Conference Project Post-Mortem: Let Me Delete Your Anger

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I started thinking of my project by looking at natural elements in the world around me on campus – fractal leaf shapes, clouds, the blossoms on the dogwood tree on Glen Washington Road. I was looking at the color and shape motifs in the works of Frank Stella and Yayoi Kusama. I am also very inspired by movement and performance artists, especially those who engage with earthwork. During the inception of this project, I was looking at Robert Smithson’s Yucatan Mirror Displacements. I thought about his introduction of foreign surfaces into the environment and how he used the human technology of the mirror to augment a place. I wonder how using Aftereffects can augment the textures and surfaces we experience in our lives. I became enamored with the particle effect, and so I attempted to play with the software and create something that could not exist under our current laws of gravity and motion. An initial draft sprang from a dream of watching blossoms fall upward. I animated a sequence somewhat like snow which I layered on top of a video.


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However, I received the critique that my personal interests in video art were at odds with the technical demands of the class. I realized that when making creative work, I have a habit of relying on my interests and current obsessions and allowing them to guide my workflow. I had to adjust my mindset to working consistently in small chunks of time rather than in large obsessive stretches. My hardest challenge was in stretching myself to find new ways to do things in order to create what I was imagining.
After building the initial particle sequence, I felt dry of ideas for developing the sequence into a longer piece. In turning through my notes, I recalled our glitch assignment. I spent a session making .png glitches of screengrabs of my blue and white cloud.  However, although I’m really interested in glitching and would like to explore it in the future, I realized I had to make quick decisions and finish a polished project.


After converting a .png file to a .txt file, I thought the text looked really interesting and had all sorts of graphic symbols like the apple that I could use.  In the past, I have been  drawn to work that makes the text into a graphic part of the piece.  I decided making a text tunnel would be an appealing challenge that would help me practice my skills in building a tunnel and also develop my knowledge of the text animators.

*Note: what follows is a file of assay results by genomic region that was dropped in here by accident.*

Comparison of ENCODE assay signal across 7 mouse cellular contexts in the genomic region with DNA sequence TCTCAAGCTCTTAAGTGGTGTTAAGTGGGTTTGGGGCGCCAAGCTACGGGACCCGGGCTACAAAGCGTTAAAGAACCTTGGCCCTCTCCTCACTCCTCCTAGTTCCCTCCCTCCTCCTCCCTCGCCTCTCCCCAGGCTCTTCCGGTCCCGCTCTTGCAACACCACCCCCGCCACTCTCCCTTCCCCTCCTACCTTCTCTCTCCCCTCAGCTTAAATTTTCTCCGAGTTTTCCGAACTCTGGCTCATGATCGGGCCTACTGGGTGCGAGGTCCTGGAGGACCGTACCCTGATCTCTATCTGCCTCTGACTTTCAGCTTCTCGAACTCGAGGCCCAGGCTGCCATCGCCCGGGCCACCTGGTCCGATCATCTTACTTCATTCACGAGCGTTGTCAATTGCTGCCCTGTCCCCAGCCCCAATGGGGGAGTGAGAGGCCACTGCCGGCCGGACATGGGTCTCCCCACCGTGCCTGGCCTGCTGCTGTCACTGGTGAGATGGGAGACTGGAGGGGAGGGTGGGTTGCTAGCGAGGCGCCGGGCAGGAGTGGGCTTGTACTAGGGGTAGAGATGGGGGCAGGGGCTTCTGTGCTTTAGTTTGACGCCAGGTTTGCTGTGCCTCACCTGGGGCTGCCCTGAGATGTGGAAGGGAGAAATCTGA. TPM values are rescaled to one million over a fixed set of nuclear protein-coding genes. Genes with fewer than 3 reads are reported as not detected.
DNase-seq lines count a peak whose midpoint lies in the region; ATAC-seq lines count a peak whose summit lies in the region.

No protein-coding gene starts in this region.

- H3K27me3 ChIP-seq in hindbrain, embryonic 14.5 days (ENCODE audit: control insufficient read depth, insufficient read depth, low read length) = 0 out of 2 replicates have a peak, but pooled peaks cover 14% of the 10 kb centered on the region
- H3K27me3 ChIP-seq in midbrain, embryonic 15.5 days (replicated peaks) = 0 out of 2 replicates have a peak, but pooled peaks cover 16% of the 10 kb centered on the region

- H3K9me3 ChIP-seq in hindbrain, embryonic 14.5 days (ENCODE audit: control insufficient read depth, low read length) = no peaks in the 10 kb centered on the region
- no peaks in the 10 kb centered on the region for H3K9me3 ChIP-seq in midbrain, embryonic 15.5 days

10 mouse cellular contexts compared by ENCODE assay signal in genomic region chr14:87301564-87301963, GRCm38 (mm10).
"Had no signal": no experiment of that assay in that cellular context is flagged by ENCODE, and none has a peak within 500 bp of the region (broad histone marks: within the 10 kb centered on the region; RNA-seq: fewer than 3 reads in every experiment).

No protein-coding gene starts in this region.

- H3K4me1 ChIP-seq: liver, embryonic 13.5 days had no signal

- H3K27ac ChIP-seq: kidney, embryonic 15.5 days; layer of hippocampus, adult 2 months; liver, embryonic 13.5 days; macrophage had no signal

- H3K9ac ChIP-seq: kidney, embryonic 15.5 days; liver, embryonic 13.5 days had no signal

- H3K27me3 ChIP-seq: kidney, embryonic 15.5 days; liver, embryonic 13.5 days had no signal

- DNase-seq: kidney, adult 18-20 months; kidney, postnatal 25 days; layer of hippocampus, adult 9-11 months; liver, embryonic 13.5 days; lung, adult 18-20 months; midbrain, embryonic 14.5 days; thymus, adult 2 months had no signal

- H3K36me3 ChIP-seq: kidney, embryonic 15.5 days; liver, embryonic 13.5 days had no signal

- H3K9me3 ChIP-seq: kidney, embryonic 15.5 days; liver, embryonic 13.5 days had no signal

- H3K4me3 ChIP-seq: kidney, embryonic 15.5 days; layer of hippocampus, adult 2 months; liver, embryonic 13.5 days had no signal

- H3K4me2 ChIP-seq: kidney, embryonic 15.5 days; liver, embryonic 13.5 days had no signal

I wanted to make the fog blow through the tunnel toward the viewer.  I copy and pasted sections from the long text document into the text box in Aftereffects.  However, this method stretched the text box in undesirable ways and didn’t look visually pleasing.


I watched a video for inspiration and learned to put the text into a separate composition with settings that made the comp long and skinny.  This allowed me to animate the text in three dimensions like we learned in text studio.  I then made a copy of the layer and flipped it, so that its animation would mirror the bottom layer.  This was the most challenging part of my animation, because it required such close attention to the detail of the keyframes.  I am still not completely satisfied with the symmetry; the top layer moves into frame at a faster rate for the initial 10 seconds before coming more closely into alignment with the rest of the tunnel.


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I think the simple color scheme of blue, white, and black is successful at creating the tone I wanted for this piece.  I wanted to amplify the sense of harmonious symmetry by having the video form a complete loop.  So, I doubled the length of my comp and applied a time reverse effect to the second half.


The title refers the peaceful mood that this piece evokes in me.  I like the idea of using glitching for good.  Maybe the computer is refusing to process all the stressful data it receives and instead is sending a peaceful cloud into our minds.  Or, it could be a sinister memory loss gas like the climactic scene of Janelle Monae’s Dirty Computer.  I leave the interpretation to the audience.